The variety of courses he’s conquered in his six wins over the past 13 months is a testament to a game with no discernible weaknesses. He’s second in Strokes Gained: Off-the-Tee this season and first in Greens in Regulation (he also led the TOUR in that stat last season). He’s won at places ranging from Alister MacKenzie’s artistic creation at Augusta National, where wide fairways allow players to plot their own path, to the penal Pete Dye design of TPC Sawgrass, where potential disaster awaits any shot that strays from short grass. Scheffler has won in stroke play and match play, on courses wide and narrow, short and long.

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    “He’s more of an artist,” Smith said. “You give him this canvas, he wants to paint on it. That’s the thing. He’s not a one-dimensional player.”

    Pulling off an exceptionally difficult shot will elicit an exclamation like, “Look at that. That was sick,” Smith said. “That goes back to the enjoyment he has playing the game.”

    Scheffler said Sunday that he also enjoys conquering difficult conditions, something that his record in major championships attests to. He enjoys the challenge of saving par and recovering from the inevitable imperfect shot. Scheffler ranked in the top five of Strokes Gained: Off-the-Tee, Approach-the-Green and Around-the-Green this week. No one hit more greens than him (54 of 72, 75%) and he was fourth in scrambling, getting up-and-down 13 of the 18 times he missed the green. Scheffler’s five bogeys matched the fewest made this week, and he didn’t make a score of double-bogey or worse.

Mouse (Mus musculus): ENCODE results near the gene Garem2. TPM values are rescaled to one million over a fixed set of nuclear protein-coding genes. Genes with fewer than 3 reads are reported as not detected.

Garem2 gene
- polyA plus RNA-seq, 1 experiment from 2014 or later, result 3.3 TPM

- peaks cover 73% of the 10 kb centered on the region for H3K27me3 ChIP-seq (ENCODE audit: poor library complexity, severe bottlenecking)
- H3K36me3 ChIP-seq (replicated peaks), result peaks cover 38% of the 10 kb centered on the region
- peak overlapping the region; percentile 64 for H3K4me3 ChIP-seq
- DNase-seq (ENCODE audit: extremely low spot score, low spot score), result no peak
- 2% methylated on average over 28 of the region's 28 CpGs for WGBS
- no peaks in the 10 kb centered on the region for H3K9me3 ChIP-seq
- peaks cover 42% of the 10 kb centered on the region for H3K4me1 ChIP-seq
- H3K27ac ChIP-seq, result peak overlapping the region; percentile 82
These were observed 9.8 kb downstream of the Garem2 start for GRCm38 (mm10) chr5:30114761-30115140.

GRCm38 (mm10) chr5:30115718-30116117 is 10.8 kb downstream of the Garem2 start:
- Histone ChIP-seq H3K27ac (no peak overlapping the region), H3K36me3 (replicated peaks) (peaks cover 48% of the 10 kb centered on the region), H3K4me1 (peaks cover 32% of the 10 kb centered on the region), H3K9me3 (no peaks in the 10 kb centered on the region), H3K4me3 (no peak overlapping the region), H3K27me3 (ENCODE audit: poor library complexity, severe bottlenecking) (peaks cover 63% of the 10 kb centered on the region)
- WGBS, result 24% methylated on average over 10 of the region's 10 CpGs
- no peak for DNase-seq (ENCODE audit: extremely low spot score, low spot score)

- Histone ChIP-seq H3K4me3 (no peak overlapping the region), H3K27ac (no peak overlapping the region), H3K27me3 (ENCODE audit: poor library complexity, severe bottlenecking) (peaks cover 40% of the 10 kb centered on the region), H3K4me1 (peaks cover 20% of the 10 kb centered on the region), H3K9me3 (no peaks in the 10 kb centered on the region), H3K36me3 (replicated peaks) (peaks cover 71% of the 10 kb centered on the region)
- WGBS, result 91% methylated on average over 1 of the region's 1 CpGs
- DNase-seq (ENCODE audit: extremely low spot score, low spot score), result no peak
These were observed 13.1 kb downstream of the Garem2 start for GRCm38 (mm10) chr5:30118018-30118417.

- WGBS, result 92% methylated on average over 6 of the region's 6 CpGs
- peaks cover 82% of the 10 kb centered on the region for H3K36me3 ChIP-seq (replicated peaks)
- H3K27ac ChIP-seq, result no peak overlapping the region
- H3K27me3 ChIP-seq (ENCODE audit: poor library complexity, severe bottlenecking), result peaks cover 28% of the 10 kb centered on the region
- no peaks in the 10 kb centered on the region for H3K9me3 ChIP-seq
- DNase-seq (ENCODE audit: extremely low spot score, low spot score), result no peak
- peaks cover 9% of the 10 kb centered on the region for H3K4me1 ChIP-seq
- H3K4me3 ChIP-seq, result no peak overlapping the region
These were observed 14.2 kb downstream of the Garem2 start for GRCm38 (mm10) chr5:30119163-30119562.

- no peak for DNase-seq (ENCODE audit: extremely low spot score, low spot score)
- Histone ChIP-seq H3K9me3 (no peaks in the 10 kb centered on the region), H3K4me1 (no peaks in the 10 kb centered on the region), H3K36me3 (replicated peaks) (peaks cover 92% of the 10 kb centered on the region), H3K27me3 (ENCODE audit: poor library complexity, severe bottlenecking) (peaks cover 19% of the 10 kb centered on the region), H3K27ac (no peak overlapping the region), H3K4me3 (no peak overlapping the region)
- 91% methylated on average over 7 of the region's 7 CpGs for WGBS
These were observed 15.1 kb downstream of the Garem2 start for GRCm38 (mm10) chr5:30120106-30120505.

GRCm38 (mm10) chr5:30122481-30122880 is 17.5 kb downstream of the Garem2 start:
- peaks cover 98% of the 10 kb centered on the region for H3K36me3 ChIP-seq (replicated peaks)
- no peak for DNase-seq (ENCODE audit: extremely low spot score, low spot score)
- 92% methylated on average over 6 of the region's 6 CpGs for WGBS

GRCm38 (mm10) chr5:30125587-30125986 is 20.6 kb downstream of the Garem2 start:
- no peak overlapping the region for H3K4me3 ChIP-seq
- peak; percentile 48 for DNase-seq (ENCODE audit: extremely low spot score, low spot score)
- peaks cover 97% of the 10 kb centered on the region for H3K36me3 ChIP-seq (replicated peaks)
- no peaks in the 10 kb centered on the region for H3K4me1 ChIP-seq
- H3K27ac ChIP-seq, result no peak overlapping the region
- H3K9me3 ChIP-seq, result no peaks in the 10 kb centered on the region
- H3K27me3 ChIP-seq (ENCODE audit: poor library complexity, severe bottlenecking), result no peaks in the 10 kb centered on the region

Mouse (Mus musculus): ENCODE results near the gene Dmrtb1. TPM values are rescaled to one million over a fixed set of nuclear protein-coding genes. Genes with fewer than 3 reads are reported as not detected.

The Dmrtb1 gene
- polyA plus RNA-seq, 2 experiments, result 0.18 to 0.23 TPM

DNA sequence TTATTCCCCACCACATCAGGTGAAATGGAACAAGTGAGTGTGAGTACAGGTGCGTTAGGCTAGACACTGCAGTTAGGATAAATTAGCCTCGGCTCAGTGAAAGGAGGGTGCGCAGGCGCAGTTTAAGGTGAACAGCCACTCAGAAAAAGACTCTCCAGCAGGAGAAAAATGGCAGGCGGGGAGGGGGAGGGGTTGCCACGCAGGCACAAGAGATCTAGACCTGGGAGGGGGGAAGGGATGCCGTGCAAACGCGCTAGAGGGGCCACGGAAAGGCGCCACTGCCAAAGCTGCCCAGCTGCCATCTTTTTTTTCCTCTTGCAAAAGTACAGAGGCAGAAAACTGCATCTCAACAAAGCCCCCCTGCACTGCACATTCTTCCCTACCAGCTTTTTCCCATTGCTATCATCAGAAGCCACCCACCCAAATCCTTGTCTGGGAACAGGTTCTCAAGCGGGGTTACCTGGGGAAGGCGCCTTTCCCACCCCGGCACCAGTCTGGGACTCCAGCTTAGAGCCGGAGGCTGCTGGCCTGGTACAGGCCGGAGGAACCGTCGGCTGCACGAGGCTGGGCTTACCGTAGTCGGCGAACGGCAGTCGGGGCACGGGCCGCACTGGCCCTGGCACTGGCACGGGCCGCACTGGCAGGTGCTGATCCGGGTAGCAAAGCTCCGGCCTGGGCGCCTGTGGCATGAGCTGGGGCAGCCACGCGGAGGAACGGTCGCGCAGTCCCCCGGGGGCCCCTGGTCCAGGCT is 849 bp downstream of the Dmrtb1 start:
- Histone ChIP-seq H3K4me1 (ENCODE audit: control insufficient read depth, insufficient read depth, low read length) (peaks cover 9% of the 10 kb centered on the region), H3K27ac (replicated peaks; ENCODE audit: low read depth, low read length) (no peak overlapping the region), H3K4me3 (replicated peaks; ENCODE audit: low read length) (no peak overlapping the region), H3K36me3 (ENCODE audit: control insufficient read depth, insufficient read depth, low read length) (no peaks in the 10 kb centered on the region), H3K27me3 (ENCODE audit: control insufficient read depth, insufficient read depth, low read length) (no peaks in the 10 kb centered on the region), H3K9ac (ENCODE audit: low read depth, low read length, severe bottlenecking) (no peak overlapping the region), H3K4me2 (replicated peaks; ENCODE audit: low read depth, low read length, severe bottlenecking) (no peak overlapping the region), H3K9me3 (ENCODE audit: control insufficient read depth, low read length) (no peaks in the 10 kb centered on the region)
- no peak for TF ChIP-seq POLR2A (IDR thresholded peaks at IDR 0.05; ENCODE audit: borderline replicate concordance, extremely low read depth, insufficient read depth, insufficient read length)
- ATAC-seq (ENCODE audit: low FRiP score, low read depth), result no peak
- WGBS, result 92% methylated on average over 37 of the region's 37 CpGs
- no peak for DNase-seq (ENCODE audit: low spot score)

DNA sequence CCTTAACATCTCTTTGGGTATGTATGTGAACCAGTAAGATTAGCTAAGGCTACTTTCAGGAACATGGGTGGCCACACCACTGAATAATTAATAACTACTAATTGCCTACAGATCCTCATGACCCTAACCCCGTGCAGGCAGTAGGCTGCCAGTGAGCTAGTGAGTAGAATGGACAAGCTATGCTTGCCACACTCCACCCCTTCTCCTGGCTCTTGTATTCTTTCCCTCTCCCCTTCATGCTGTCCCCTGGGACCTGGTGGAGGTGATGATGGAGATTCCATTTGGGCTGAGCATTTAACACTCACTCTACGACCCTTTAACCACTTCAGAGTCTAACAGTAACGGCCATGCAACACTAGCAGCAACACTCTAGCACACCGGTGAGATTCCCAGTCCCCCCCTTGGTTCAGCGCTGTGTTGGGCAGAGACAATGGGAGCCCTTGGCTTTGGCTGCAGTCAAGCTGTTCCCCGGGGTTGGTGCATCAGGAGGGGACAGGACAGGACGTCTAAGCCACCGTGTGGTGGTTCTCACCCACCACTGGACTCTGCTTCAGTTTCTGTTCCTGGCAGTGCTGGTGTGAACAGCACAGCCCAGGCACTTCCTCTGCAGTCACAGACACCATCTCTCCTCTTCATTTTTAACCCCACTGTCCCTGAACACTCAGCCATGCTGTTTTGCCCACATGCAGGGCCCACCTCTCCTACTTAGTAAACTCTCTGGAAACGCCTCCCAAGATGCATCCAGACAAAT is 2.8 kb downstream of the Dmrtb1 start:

“Around this place that's really, really … hard to do,” Scheffler said about making just a handful of bogeys. “That's probably what I'm most proud of.”

    There may not be a player on TOUR better suited to handle the inherent imperfections of the game, a trait that bodes well in the game’s biggest tournaments where bogeys are inevitable. The man who admitted that his fears before the final round of last year’s Masters drove him to tears is a man not afraid to confront his weaknesses. He talks often about not being defined by his golf score, which keeps him from catastrophizing when bad shots do happen.

    “I had some times throughout the week where I didn't feel like I was swinging my best or playing at 100%,” Scheffler said, “and then I would just kind of wait and pick my moments.”

    Chaos often reigns at TPC Sawgrass. On Sunday, Scottie Scheffler did instead.

    Sean Martin is a senior editor for the PGA TOUR. He is a 2004 graduate of Cal Poly-San Luis Obispo. Attending a small school gave him a heart for the underdog, which is why he enjoys telling stories of golf's lesser-known players. Follow Sean Martin on Twitter.